It looms as a Bermuda Triangle for Republicans -- Stamford, Norwalk and Bridgeport.

For the first time in eight years, Democrats hold the top office in all three cities in Connecticut's 4th Congressional District, an urban monopoly that seemingly puts greater pressure on GOP candidates to maintain, if not expand, their margins in places such as Greenwich, New Canaan, Trumbull and Shelton.

A historically competitive swing district that encompasses 17 cities and towns mostly in lower Fairfield County, the 4th District has become increasingly inhospitable to Republicans, who last won this seat in 2006.

And now U.S. Rep. Jim Himes, D-Conn., who enters next year's midterm election with a huge fundraising lead and a key leadership post as national finance chairman for the Democratic Congressional Campaign Committee, has the mayors of Stamford and Norwalk in his corner.

Despite pick-ups by his party in the state's third- and sixth-most populous cities on Election Day, Himes said it's difficult to draw conclusions from the local races in his district. And it goes both ways, according to the three-term incumbent.

"I do know that if the Republicans had won Norwalk and Stamford, which they didn't, they'd be touting that as pretty good evidence that they've got momentum in the 4th District," said Himes, who resides in Greenwich.

Republicans, who held the 4th District seat for four decades before Himes' 2008 upset of Christopher Shays, went from controlling 12 of the 17 municipalities to 10 on Nov. 5. They account for just 25 percent of the registered voters in the district, where they also lost the town of Redding.

But the silver lining for Republicans coming out of the municipal elections in the district was twofold: they won the first selectman's office in Westport for the first time in 16 years and held onto their Common Council majority in Norwalk.

"It goes to show that the local elections are about local issues and it shows that the 4th Congressional District is a place that's highly unpredictable," said Dan Debicella, a former GOP state senator from Shelton. "You've got well-educated voters who vote for the candidate rather than the party."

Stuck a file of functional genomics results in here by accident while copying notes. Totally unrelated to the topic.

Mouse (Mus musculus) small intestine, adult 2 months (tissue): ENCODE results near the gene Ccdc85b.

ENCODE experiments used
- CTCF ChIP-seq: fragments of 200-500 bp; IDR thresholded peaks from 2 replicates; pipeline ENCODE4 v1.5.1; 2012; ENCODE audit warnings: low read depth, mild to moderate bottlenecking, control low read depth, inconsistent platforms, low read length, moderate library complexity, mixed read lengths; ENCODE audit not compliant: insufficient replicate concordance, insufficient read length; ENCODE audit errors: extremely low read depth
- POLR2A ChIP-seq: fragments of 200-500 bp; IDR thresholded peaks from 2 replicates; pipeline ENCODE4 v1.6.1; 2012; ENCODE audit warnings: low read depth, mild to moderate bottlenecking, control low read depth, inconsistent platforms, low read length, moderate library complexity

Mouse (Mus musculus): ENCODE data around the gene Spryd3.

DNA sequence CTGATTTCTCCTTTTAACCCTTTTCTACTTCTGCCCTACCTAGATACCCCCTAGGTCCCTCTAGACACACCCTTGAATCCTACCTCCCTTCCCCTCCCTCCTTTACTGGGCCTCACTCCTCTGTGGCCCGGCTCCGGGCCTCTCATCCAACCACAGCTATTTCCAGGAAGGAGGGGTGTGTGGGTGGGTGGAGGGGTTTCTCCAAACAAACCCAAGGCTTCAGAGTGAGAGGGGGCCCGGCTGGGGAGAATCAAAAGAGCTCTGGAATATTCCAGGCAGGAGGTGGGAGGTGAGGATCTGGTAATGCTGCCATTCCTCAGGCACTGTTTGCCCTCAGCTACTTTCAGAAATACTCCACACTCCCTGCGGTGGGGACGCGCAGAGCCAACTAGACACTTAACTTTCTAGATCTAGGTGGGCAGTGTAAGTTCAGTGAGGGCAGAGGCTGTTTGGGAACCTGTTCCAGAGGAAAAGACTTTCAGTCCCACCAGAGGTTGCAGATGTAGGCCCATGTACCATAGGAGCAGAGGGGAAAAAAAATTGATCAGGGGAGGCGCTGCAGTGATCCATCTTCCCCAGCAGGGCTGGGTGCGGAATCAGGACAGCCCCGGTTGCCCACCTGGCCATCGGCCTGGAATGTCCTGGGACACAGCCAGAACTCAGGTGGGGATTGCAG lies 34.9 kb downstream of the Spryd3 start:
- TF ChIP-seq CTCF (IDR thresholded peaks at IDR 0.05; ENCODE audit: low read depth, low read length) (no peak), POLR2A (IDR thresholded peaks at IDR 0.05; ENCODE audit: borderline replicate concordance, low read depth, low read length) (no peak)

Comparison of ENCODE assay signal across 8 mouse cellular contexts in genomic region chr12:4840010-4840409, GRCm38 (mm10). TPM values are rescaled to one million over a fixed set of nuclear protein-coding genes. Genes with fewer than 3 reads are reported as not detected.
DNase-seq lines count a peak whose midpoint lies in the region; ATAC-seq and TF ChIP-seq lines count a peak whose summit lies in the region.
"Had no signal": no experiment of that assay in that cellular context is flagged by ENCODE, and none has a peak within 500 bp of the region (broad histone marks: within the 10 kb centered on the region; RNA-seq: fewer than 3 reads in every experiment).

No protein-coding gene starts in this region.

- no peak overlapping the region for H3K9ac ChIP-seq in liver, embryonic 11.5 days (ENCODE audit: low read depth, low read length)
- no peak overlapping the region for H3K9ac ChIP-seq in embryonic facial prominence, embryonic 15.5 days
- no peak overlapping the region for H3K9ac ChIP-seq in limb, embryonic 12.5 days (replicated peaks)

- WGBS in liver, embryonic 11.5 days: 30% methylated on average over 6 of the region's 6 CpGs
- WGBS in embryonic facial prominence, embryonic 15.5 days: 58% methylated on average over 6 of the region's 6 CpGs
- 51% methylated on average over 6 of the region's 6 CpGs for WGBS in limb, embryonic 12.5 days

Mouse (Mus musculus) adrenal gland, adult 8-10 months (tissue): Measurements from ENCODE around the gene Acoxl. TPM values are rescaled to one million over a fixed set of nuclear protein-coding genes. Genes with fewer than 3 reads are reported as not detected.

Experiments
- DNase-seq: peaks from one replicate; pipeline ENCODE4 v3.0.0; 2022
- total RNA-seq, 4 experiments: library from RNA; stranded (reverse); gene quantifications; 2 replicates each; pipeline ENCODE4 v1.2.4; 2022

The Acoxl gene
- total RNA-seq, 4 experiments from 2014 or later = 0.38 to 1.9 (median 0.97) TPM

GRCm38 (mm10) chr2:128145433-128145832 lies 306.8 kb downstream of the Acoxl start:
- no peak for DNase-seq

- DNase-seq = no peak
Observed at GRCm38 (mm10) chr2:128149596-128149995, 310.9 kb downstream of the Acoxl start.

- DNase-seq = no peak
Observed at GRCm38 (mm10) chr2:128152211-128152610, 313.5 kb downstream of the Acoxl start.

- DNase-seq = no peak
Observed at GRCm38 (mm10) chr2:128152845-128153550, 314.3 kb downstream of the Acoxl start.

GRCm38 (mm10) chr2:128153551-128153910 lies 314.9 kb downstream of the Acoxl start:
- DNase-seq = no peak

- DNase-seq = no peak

Debicella is seeking a rematch with Himes of their 2010 race, having mustered 47 percent of the vote. He lost the traditional Republican stronghold of Fairfield by a single vote to Himes and knows he can't rely alone on the suburbs. At the least, his goal is to match the recent showings by Republicans in the Stamford and Norwalk mayoral races, where former Lt. Gov. Michael Fedele garnered 46 percent of the vote in defeat and incumbent Richard Moccia lost with 45 percent.

Stamford Mayor-elect David Martin said Himes can more than hold his own when asked if his victory benefits fellow Democrat.

"Yes, it might help in the party politics to have Democratic cities," Martin said. "I think he's a great congressman and wins regardless."

A year out from the midterm elections, Himes is sitting on a $1 million warchest and was singled out by the DCCC to lead its fundraising machine. In contrast, Debicella reported a zero balance on his Oct. 15 filing with the Federal Election Commission. Debicella's campaign said at the time that it didn't start fundraising in earnest until Oct. 1 and had six figures in the bank after just a few weeks of activity.

Jim Campbell, the Republican Town Committee chairman of Greenwich, doesn't see the municipal election results as a mandate for either party.

"It was a mixed message, I think, across Fairfield County," Campbell said. "We picked up Westport. That's a town that's gone reliably Democrat the last few years."

In Norwalk, where only one in five voters are registered Republicans, Campbell said it's difficult for an incumbent such as Moccia to win again and again with such a disadvantage.

"I'm not sure that the landscape has changed," Campbell said.